When I think of ancient Mesoamerican cities, Teotihuacan is the one that comes to mind. Move over Tikal and Chichen Itza, Teotihuacan is the daddy of them all.
Located 40km north or Mexico City, Teotihuacan was the largest city in the pre-Columbian Americas, with a population estimated at 125,000 or more. The city was established around 100AD and was under construction until approximately 250AD and may have lasted until the 7th or 8th century when the site was thought to have been continously sacked and burned. As the burning is limited to the structures relating to the ruling classes, there is thought that this may have been caused by an internal uprising.
How to get there
You can drive to Teotihuacan from the centre of Mexico City in around 45 minutes if you take the toll motorway. There is a free road that you can take but the journey may be a little longer.
There are no Metro stations near the site so bus is your only option if you opt to use public transport. Buses to Teotihuacán leave from Mexico City every 20 minutes from Terminal Autobuses del Norte – To get there travel by line 5 on the metro to Autobuses del Norte metro station and turn left as you exit. Buy tickets at the 2nd booth from the right from Gate 8, showing a blue pyramid sign and word “Teotihuacan”.
A one-way ticket will cost MX$44, with a round trip ticket MX$88. Check that your bus shows a plate saying “Piramides”, usually the staff there will point you to the right bus if you show them your ticket. (The stop’s formal name is “Zona Arqueologico”, which should be printed on your ticket).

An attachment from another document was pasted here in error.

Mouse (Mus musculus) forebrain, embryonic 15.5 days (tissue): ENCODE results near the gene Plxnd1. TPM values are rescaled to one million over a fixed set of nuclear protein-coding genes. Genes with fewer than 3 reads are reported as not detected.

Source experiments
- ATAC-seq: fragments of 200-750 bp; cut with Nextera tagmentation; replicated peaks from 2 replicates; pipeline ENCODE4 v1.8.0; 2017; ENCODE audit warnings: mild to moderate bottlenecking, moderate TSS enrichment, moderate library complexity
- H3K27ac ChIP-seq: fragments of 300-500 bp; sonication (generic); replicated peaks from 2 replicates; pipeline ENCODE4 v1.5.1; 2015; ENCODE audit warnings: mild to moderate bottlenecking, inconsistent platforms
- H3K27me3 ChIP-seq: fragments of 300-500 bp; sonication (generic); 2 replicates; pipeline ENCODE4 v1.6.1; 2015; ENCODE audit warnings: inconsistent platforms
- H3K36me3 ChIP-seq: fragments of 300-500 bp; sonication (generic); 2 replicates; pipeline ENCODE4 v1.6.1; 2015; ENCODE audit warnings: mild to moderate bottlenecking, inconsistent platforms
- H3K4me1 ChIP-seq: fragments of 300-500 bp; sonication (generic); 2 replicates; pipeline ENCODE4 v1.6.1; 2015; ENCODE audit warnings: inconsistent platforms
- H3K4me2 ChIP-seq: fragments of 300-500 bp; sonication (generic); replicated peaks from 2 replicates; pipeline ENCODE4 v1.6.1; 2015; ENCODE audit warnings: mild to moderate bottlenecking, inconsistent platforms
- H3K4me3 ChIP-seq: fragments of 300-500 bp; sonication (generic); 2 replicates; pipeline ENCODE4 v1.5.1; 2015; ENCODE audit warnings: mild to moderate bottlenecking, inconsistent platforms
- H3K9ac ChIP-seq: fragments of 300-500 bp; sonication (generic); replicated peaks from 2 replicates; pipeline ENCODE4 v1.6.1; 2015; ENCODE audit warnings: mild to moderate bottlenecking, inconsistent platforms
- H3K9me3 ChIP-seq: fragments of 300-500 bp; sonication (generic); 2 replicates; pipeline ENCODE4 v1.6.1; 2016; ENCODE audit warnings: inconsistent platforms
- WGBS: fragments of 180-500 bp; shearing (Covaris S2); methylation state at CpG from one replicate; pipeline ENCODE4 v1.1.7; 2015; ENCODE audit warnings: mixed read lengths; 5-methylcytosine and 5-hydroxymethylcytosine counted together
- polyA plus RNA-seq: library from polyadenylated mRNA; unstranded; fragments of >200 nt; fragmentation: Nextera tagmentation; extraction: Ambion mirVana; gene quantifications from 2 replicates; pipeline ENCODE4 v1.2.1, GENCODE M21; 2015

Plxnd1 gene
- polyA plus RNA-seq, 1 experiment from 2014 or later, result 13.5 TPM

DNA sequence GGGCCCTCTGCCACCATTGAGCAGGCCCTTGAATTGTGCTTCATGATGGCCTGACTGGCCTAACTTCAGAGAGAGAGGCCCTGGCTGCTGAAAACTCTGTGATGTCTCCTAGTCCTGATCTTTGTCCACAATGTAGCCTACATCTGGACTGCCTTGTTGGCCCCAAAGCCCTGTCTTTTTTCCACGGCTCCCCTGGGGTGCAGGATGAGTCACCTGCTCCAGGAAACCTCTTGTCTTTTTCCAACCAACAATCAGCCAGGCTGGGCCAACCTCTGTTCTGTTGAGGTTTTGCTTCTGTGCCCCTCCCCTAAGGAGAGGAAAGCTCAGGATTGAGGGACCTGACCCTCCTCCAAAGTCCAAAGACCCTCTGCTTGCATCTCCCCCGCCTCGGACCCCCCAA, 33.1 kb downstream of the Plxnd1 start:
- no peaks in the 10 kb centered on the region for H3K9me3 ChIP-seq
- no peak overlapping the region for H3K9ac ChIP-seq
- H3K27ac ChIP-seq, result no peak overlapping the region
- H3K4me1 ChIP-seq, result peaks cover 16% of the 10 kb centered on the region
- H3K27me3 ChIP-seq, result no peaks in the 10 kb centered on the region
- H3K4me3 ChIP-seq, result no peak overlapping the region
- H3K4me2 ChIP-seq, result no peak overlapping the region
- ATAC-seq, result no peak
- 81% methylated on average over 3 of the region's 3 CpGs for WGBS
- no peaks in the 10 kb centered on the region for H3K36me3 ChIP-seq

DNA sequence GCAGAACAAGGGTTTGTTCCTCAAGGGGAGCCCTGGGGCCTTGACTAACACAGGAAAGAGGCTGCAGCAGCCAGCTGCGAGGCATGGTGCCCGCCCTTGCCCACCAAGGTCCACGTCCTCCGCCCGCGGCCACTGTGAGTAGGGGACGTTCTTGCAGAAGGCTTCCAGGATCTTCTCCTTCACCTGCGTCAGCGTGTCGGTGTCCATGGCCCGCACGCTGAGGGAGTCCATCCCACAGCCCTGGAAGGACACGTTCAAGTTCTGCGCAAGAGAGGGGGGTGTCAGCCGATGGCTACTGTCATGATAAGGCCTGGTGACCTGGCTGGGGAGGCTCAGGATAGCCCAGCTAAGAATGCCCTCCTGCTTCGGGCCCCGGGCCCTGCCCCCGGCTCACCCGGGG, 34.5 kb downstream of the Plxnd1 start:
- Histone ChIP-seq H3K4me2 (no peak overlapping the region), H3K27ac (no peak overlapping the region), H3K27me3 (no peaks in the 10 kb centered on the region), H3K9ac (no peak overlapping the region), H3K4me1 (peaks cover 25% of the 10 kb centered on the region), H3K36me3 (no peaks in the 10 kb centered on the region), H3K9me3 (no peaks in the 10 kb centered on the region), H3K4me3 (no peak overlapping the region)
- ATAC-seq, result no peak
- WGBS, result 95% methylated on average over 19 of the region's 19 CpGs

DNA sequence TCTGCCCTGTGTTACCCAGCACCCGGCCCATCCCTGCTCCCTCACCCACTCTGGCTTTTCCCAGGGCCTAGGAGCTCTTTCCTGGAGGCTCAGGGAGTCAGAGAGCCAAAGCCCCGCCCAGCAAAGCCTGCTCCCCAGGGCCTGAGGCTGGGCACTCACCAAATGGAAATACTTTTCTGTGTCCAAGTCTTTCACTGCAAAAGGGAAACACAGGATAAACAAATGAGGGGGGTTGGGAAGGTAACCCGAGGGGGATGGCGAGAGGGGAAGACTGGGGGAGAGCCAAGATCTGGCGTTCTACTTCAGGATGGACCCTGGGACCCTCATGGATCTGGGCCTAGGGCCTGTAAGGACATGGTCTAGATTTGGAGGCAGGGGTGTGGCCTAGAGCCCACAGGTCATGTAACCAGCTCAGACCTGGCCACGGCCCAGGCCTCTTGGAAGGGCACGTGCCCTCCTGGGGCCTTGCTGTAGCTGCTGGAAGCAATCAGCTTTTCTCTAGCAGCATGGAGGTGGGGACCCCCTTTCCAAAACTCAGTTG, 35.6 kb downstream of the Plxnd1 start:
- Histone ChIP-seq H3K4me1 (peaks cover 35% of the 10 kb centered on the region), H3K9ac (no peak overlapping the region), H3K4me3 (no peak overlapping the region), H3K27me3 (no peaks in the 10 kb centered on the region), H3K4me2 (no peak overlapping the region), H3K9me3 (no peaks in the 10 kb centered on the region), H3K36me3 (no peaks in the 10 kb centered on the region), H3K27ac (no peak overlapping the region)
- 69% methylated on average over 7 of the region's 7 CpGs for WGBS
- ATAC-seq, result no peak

The buses may also stop outside the Potrero Metro station. From Potrero, exit the station and look for white buses that go to Piramides — they mean the pyramids of Teotihuacán. The trip will take around an hour.
The buses run until about 9pm — check the last departure before you leave. You will be dropped off at Puerta 1 and picked up at Puerta 2 (Closest to the Pyramid of the Sun) or Puerta 3 (Closest to the Pyramid of the Moon), or by the front gate (Puerta 1). From there it’s a 1/8th of a mile down the main road entering the complex.
By Tour Bus
For ease you may want to pay a little extra and take a guided tour from Mexico City (as we did). If you want to see the Plaza de las Tres Culturas and the Basilica of Guadalupe these tours are a good idea as they usually take in all 3 locations. Expect to pay between £15 and £25 all inclusive.
Want to know what we thought of Teotihuacan? See here.